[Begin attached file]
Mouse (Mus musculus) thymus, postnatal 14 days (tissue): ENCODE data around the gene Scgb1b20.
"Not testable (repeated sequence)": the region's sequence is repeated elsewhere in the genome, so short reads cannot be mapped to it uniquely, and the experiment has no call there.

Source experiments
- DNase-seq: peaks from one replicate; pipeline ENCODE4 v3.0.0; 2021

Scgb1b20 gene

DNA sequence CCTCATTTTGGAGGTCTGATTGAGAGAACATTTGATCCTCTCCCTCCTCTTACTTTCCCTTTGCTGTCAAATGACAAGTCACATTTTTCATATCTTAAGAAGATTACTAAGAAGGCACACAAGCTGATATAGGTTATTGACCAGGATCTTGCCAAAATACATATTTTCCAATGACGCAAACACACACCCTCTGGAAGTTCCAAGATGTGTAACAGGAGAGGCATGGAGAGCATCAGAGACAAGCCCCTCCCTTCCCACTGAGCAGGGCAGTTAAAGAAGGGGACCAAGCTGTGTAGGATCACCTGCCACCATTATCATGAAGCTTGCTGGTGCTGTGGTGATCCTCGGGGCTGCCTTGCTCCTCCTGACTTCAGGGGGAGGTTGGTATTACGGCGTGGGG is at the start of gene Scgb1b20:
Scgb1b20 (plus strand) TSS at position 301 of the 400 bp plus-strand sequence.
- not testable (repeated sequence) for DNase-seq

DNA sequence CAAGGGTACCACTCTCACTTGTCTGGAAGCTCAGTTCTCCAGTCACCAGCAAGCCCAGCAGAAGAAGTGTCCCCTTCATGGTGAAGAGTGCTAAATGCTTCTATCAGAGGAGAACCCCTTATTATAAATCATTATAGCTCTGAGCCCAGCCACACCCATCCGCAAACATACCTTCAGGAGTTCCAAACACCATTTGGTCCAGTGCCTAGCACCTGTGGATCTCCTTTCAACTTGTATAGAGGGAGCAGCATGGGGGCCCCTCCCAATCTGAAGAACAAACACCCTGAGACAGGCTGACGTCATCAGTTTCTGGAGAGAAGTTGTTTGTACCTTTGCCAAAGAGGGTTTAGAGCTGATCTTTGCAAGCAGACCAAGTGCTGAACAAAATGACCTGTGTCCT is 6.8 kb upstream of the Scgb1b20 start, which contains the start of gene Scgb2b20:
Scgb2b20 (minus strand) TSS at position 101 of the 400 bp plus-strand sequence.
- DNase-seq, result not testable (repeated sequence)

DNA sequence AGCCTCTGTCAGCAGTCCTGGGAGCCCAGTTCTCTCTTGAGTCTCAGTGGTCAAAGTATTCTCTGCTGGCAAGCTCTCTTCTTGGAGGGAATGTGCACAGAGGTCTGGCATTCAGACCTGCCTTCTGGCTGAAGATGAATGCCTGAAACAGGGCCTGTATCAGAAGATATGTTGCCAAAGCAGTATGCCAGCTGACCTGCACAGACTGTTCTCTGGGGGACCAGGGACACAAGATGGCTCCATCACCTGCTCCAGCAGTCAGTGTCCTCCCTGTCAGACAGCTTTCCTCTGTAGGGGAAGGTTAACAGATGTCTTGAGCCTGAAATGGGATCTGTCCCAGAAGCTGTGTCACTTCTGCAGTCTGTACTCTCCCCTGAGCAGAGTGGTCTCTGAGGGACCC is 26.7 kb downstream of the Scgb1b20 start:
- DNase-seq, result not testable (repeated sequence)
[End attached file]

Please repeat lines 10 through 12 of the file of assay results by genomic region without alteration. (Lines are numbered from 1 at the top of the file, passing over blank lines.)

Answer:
Scgb2b20 (minus strand) TSS at position 101 of the 400 bp plus-strand sequence.
- DNase-seq, result not testable (repeated sequence)

DNA sequence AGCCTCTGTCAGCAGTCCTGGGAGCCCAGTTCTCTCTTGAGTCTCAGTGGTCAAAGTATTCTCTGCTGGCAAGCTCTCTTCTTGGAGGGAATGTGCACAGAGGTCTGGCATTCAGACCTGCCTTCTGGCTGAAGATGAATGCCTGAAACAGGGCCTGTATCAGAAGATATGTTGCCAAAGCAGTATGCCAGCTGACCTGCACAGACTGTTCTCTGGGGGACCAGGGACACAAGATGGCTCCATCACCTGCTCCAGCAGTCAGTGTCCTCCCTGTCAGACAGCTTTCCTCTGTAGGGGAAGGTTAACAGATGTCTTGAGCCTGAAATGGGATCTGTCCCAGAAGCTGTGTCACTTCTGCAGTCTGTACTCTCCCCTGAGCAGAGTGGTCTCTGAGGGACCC is 26.7 kb downstream of the Scgb1b20 start: